Over 600,000 pregnancies in Nepal in 2017 were unintended, close to two-third of which ended in abortion, reveals a new report released this week by the UNFPA, the United Nations sexual and reproductive health agency aimed at shedding light on the often neglected health crisis affecting women of reproductive age worldwide.
The State of World Population 2022 report titled Seeing the Unseen also estimated that nearly half of all global pregnancies, totalling 121 million each year, are unintended and that ‘for the women and girls affected, the most life-altering reproductive choice — whether or not to become pregnant — is no choice at all.’
“This report is a wakeup call. The staggering number of unintended pregnancies represents a global failure to uphold women and girls’ basic human rights,” says UNFPA Executive Director Natalia Kanem. “Our report reveals that rates of unintended pregnancy strongly correlate with gender inequality, with lower socioeconomic development, and with more restrictions on sexual and reproductive rights.”
The report further states that over 60% of unintended pregnancies end in abortion and an estimated 45% of all abortions are unsafe, responsible for 5-13% of all maternal deaths. After taking dramatic strides to reduce maternal mortality rate from 539 per 100,000 live births to 239 between 1996 to 2016, Nepal’s progress has since stagnated, further affected by the pandemic in the last two years.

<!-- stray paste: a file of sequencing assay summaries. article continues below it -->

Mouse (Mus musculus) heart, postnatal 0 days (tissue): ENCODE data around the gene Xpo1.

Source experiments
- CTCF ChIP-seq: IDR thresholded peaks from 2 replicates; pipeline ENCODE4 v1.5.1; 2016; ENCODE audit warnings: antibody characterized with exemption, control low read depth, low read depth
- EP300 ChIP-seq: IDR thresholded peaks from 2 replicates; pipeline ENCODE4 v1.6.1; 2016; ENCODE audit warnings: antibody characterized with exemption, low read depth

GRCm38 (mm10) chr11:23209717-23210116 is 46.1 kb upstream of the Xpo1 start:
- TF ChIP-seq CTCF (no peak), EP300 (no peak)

Some 44% of Nepali women of reproductive age who want to avoid pregnancy do not use any contraceptive methods. Similarly, use of modern methods of birth control among married women of reproductive age stands at 43%, leading to high rates of unintended pregnancy and unsafe abortion, while 50% of those who do use contraceptives discontinue within a year. Prevalent gender norms that prevent women and girls from accessing reproductive health care including contraceptives have been identified as a key factor.
In addition, half of all pregnancies among adolescents are estimated to be unintended, as only 23% in the group are reported to use contraceptives — much lower compared to the national average of 43%.
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